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This article is about the mineral named zoisite. For the Sailor Moon character, see Shitennou.

Anyolite (left) & tanzanite
CategorySilicate mineral
Chemical formulaCa2Al3(SiO4)(Si2O7)O(OH)
ColorGray, yellow, blue, green.
Crystal habitCrystals flattened in an acicular manner, may be fibrously curved
Crystal systemOrthorhombic
CleavagePerfect {010} imperfect {100}
FractureUneven to conchoidal
Mohs Scale hardness6.5
LusterVitreous, pearly on cleavage surfaces
Refractive index1.69-1.70
Optical Propertiesbiaxial positive
PleochroismPresent, dichroism or trichroism depending on color.
StreakWhite or colorless
Specific gravity3.10-3.38
Major varieties
tanzaniteGem-quality zoisite, blue-purple
anyoliteOften found intergrown with ruby
chrome zoisiteGreen, uncommon

Zoisite is a calcium aluminium hydroxy sorosilicate belonging to the epidote group of minerals. Its chemical formula is Ca2Al3(SiO4)(Si2O7)O(OH). Zoisite is named after the Slovene scientist Baron Sigmund Zois von Edelstein (Žiga Zois), who realized that this was an unknown mineral when it was brought to him by the mineral dealer Simon Prešern, who had discovered it in the Saualpe mountains (Svinška planina) of Carinthia in 1805. Zoisite was first known as saualpite, after its type locality. Transparent material is fashioned into gemstones while translucent-to-opaque material is usually carved into sculptural works. The latter is sometimes shot through with ruby crystals, which are completely opaque and unsuited to use as gems, yet are well colored and contrast strikingly against the green matrix of the zoisite.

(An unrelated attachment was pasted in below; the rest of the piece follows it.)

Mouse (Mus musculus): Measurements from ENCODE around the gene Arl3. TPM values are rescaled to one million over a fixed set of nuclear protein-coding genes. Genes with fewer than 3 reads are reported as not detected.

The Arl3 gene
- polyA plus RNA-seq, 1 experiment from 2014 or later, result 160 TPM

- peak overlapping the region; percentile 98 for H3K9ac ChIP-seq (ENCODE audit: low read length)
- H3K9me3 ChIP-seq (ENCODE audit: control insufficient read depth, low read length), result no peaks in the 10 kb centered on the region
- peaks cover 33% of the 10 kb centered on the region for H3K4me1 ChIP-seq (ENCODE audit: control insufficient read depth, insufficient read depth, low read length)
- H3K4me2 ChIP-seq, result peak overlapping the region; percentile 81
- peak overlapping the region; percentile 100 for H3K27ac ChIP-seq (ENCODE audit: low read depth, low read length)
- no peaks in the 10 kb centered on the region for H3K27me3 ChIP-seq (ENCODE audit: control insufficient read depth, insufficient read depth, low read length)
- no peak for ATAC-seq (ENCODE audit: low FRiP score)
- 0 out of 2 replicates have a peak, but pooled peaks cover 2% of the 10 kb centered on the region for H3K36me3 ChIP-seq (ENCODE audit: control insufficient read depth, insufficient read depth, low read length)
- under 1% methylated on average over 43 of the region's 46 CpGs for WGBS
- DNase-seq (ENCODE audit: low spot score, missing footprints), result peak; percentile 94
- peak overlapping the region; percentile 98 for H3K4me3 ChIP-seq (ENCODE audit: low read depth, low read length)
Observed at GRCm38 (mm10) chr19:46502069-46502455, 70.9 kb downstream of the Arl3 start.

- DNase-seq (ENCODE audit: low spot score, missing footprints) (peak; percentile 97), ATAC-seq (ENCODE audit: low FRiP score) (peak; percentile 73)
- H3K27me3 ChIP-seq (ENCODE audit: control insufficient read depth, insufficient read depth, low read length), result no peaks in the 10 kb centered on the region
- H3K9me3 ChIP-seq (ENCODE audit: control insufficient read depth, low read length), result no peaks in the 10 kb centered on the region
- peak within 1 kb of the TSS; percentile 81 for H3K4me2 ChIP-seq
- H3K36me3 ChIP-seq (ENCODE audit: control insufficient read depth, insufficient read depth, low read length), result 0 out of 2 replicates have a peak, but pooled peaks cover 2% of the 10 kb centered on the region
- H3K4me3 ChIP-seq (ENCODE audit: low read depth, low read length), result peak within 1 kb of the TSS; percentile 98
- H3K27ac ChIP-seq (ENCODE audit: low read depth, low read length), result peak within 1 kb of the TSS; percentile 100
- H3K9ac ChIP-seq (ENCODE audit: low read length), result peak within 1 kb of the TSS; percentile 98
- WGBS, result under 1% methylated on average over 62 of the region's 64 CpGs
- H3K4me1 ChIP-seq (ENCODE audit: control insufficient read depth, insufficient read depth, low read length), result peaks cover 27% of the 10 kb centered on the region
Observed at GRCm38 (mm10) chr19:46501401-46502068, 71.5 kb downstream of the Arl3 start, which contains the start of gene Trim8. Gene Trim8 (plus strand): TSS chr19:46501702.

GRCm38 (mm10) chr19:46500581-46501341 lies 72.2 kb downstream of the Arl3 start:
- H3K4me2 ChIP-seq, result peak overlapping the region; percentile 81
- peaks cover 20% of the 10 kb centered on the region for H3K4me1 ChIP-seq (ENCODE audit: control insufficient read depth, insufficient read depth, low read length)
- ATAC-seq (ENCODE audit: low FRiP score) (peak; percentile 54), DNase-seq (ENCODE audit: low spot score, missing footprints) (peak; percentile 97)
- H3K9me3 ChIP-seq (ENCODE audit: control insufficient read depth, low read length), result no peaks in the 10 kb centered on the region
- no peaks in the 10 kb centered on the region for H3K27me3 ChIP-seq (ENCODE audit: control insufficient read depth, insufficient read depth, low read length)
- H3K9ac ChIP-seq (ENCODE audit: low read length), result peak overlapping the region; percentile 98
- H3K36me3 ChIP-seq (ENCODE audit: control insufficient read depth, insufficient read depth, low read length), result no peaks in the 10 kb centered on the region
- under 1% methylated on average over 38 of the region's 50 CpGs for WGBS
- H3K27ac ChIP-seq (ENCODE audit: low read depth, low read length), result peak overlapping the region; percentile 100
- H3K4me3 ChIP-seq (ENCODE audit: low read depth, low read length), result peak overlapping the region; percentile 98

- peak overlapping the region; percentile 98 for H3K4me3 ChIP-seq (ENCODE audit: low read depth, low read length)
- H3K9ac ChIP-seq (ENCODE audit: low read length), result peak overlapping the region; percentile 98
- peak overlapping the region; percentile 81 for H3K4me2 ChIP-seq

Zoisite occurs as prismatic, orthorhombic (2/m 2/m 2/m) crystals or in massive form, being found in metamorphic and pegmatitic rock. Zoisite may be blue to violet, green, brown, pink, yellow, gray, or colorless. It has a vitreous luster and a conchoidal to uneven fracture. When euhedral, zoisite crystals are striated parallel to the principal axis (c-axis). Also parallel to the principal axis is one direction of perfect cleavage. Zoisite is somewhat higher than 6 in hardness and its specific gravity is between 3.10 - 3.38, depending on the variety. Zoisite streaks white and is said to be brittle. Clinozoisite is a more common monoclinic polymorph of zoisite.

Sources of zoisite include Tanzania (tanzanite), Kenya (anyolite), Norway (thulite), Switzerland, Austria, India, Pakistan, and Washington in the USA.

See also


  • Hurlbut, Cornelius S.; Klein, Cornelis, 1985, Manual of Mineralogy, 20th ed., ISBN 0-471-80580-7
  • Mineral Handbook, 2001, Mineral Data Publishing
  • Webmineral data
This article is licensed under the GNU Free Documentation License. It uses material from the Wikipedia article "Zoisite". A list of authors is available in Wikipedia.
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